Monday, January 25, 2010
Remembering Curt MottonPosted by Bruce Markusen
Curt Motton was hardly a household name; if you’re a baseball fan under the age of 40, it’s probable you never heard of him. Yet, he was a good enough player to become an important backup on those great Baltimore Orioles teams of 1969-1971. Motton, who died last Thursday at 69 after a yearlong battle with stomach cancer, became one of Earl Weaver’s talented understudies. He batted .303 as a part-timer in 1969 and delivered several key postseason pinch-hits during the team’s long playoff and World Series run from ‘69 to 1974.
Unfortunately for Motton (pronounced MOAT-in), he arrived on the major league scene about ten years too early. If only he had come up in the mid-1970s, he might have been drafted by the expansion Seattle Mariners or Toronto Blue Jays. With his right-handed power and solid defensive skills in left field, Motton would have looked attractive to an expansion club. During his major league career, he hit a home run every 22 at-bats, making one wonder what might have been with more playing time.
As it was, Motton came up with the Orioles in the mid-1960s, at a time when the franchise was stacked with talent at both the minor and major league levels. Though he put up big offensive numbers in Baltimore’s system, Motton did not make his big league debut until 1967, when he was already 26 years old. He found his outfield path blocked immediately, from left to right, by Curt Blefary, Paul Blair, and Frank Robinson. Even after Blefary was traded, Don Buford and Merv Rettenmund provided Motton with even more outfield competition. There was simply no room for Motton to play as anything more than a pinch-hitter and spot starter. That’s why he never came to bat more than 217 times, and usually settled for fewer than 100 at-bats per season.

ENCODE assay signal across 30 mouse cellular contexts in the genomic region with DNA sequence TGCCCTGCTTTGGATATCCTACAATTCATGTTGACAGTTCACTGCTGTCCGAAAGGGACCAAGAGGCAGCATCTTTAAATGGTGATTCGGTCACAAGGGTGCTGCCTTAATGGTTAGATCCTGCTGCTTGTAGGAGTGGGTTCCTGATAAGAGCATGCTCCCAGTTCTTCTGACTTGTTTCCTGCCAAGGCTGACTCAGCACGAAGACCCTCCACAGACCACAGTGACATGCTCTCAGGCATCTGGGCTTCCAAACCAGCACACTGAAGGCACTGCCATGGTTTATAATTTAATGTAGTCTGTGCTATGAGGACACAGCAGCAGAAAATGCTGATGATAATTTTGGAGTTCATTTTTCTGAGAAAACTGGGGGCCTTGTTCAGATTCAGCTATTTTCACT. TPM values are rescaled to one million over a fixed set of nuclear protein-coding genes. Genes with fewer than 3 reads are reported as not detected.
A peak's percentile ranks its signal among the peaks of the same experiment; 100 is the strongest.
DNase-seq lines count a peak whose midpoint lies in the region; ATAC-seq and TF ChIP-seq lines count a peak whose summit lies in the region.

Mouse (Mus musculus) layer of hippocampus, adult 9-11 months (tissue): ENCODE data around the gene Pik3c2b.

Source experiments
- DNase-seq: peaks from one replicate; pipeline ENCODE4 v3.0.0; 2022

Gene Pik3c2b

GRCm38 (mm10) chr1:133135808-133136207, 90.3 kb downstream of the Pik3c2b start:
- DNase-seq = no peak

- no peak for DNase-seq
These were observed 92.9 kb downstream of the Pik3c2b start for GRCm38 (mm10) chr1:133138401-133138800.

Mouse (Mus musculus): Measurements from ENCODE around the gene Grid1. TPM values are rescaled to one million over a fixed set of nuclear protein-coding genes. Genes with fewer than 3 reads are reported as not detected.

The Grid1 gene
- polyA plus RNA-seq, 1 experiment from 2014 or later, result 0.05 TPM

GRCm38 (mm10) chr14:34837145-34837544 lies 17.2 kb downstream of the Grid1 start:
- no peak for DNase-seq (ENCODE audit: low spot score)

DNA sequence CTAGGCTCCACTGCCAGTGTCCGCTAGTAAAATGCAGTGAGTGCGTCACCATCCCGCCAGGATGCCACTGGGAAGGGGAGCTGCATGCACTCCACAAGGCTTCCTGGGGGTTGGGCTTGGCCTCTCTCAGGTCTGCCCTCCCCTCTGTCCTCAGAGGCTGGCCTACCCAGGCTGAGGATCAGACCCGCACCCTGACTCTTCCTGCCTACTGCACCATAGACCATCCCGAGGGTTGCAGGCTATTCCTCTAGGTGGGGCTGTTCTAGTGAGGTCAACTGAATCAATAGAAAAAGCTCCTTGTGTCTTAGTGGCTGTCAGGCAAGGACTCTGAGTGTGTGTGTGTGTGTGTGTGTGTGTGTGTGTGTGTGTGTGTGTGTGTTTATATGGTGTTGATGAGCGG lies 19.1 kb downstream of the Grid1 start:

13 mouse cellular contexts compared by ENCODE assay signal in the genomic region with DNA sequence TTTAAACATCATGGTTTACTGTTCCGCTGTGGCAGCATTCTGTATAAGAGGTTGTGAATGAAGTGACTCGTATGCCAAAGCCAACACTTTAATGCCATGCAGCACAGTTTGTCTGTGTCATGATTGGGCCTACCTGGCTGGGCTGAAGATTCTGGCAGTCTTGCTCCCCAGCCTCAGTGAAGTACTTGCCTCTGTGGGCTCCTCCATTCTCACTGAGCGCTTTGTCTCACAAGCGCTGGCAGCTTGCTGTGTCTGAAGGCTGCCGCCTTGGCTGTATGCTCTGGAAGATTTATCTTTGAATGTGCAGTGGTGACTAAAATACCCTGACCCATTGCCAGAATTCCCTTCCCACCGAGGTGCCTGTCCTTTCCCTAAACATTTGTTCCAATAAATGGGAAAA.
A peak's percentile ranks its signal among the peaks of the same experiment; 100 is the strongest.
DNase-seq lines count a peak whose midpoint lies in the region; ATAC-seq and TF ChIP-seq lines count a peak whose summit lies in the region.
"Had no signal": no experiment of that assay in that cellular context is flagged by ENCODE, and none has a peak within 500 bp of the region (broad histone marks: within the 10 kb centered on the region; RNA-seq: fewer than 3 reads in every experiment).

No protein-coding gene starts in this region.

By all accounts, Motton was one of the game’s nicest men. Nicknamed “Cuz” because of his friendly manner, Motton became especially popular with teammates (and Weaver). Outgoing with a strong sense of humor, Motton was active in the team’s famed Kangaroo Kourt, headed up by “Judge” Frank Robinson, which lightheartedly fined players for acts of embarrassment and general stupidity. Hall of Famer Jim Palmer, upon learning of Motton’s death, praised his teammate for his engaging personality and ability to “light up a room.” Orioles fans, who came to know him through promotional appearances and life-after-baseball, universally regarded him as a caring and kind gentleman.
Quite clearly, there are lots of people in baseball who will miss the good guy named Cuz.
Bruce Markusen is the author of seven books on baseball, including the award-winning A Baseball Dynasty: Charlie Finley’s Swingin’ A’s, the recipient of the Seymour Medal from the Society for American Baseball Research. He has also written The Team That Changed Baseball: Roberto Clemente and the 1971 Pittsburgh Pirates, Tales From The Mets Dugout, and The Orlando Cepeda Story.